Clayhouse2010 “Adobe Pink” (Central Coast) The Adobe Pink sparkles in the glass with a pretty, light salmon hue. The nose is filled with strawberry, dusty spice, and vanilla aroma, and

Clayhouse Adobe Pink

round and lively flavors of berry and vanilla carry over to the palate. The finish is crisp, with just a touch of residual sugar.

Gruet Blanc de Noirs (New Mexico (Lower Rio Grande, New Mexico) The rich and toasty character of our Blanc de Noirs is balanced and superb. Aged for two-year minimum, the palate is developed and shows rich complex flavors. The amazing berries aromas and the creamy texture play a leading role and create a great finesse. Winemaker’s Note: A fine salmon color, aggressive mousse and a lovely fruity wine with plenty of immediate charm and toasty aromas. There is also an explosive juicy flavor of raspberry.

Liberty School 2009 Chardonnay (Central Coast) Fruit-driven in style, this Chardonnay offers up-front aromas of green apple and citrus blossom typical of the variety. Bright flavors of citrus, pineapple, bosc pear, honey and a subtle hint of toasted oak are balanced by a clean, crisp finish.

RED

Hahn 2009 Syrah (Central Coast) On the palate, flavors of black cherry cola and tobacco give way to  notes of leather, pepper and cinnamon. The tannins are silky and round,  and the finish is long and memorable. Zesty acid ensures a pleasing  pairing with food.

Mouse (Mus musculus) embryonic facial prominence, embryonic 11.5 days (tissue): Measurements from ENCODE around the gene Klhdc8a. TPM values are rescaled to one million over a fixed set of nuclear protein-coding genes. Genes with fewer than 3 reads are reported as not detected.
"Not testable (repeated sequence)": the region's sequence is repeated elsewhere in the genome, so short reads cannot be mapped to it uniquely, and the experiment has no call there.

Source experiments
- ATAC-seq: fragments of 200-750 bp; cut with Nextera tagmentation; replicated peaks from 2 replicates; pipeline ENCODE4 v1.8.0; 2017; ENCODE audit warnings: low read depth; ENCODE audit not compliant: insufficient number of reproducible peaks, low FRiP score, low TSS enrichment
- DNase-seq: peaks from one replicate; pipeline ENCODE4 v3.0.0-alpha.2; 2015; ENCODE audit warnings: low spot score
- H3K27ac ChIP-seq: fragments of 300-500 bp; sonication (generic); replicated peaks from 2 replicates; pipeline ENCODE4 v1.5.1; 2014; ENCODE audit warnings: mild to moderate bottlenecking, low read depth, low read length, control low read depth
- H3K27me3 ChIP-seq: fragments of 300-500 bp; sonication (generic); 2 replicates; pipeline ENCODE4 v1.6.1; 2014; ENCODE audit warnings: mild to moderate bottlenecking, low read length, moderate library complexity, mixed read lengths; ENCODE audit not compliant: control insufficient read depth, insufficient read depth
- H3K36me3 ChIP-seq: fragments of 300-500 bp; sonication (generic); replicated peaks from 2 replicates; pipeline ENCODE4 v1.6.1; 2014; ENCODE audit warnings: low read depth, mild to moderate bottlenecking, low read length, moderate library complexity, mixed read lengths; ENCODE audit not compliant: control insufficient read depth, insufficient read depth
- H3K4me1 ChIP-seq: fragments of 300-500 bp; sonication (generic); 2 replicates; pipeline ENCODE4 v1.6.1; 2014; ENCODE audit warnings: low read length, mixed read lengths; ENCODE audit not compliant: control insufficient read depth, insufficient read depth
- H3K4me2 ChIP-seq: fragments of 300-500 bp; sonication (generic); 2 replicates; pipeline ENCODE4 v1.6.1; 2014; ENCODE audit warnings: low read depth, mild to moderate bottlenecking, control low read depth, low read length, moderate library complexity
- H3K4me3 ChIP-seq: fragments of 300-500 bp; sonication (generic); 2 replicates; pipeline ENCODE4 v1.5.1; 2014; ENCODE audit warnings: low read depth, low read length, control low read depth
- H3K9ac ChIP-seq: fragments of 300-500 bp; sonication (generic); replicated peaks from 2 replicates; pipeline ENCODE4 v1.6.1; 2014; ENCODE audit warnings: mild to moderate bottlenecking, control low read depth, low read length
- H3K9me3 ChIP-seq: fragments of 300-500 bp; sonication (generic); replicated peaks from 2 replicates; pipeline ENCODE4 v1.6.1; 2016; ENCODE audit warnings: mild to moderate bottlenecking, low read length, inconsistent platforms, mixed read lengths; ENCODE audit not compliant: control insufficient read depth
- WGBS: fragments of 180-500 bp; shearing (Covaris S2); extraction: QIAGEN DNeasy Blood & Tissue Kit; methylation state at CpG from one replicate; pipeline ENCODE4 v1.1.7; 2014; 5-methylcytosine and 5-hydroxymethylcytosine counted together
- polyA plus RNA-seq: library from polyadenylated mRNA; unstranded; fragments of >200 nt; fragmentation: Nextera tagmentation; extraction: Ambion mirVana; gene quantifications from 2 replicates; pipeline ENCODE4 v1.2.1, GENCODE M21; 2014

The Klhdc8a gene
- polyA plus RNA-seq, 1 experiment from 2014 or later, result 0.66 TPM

Paso Project Red Wine Blend

Project Paso 2009 Red Wine Blend (Paso Robles) A variety of multi-layered aromas gush out of this distinct Paso Robles blend: intense, jammy red cherry from the Grenache, followed by white pepper and spice from the Zinfandel, darker blackberry and blueberry from the Petite Sirah and Mourvedre, and a light, floral character in the background. The berry flavors continue on the palate, led by red cherry, raspberry, and cranberry. Subtle caramel and walnut nuances from the French and American oak aging lend complexity and structure to the blend, along with cinnamon bark and warm spices. Silky and medium bodied, the balance of eight Paso Robles varietals creates a complex and easy-drinking wine that shows off Paso’s signature red blends.

Waterbrook 2008 Merlot (Columbia Valley) Bright aromatics of black raspberry, clove and nutmeg swirl in the glass. The soft, juicy and plush palate presents interwoven layers of dark fruit. This easy-to-drink Merlot leaves a hint of star anise on the finish.

For those of you who don’t have a great wine shop nearby BUT have a Cost Plus World Market in town, check out the 2009 Pennywise Pinot Noir, which is available in stores at just $9.99 and received 90 points from Wine Enthusiast:

PENNYWISE Pinot Noir 2009 Score: 90 | $10

#18 on the Wine Enthusiast’s Top 100 Best Buys of 2011 and 90 points: “Surprisingly sophisticated for a Pinot Noir at this price. It’s dry, light in the mouth and elegantly structured, with a nice bite of acids and tannins. The flavors are delicate in sour cherries, sweet tomato jam and dusty spices.”

La Crema 2009 Chardonnay

Another great steal is the La Crema 2009 Chardonnay, which our friend Steve Heimoff recently poured as one of his “picks” at the Monterey County Vintners and Growers Association’s “Best of the Blue” tasting event.  Available at both BevMo! and Cost Plus, this supple Chardonnay is a screaming deal at $15.00:

LA CREMA Monterey County Chardonnay 2009 Score: 91 | $15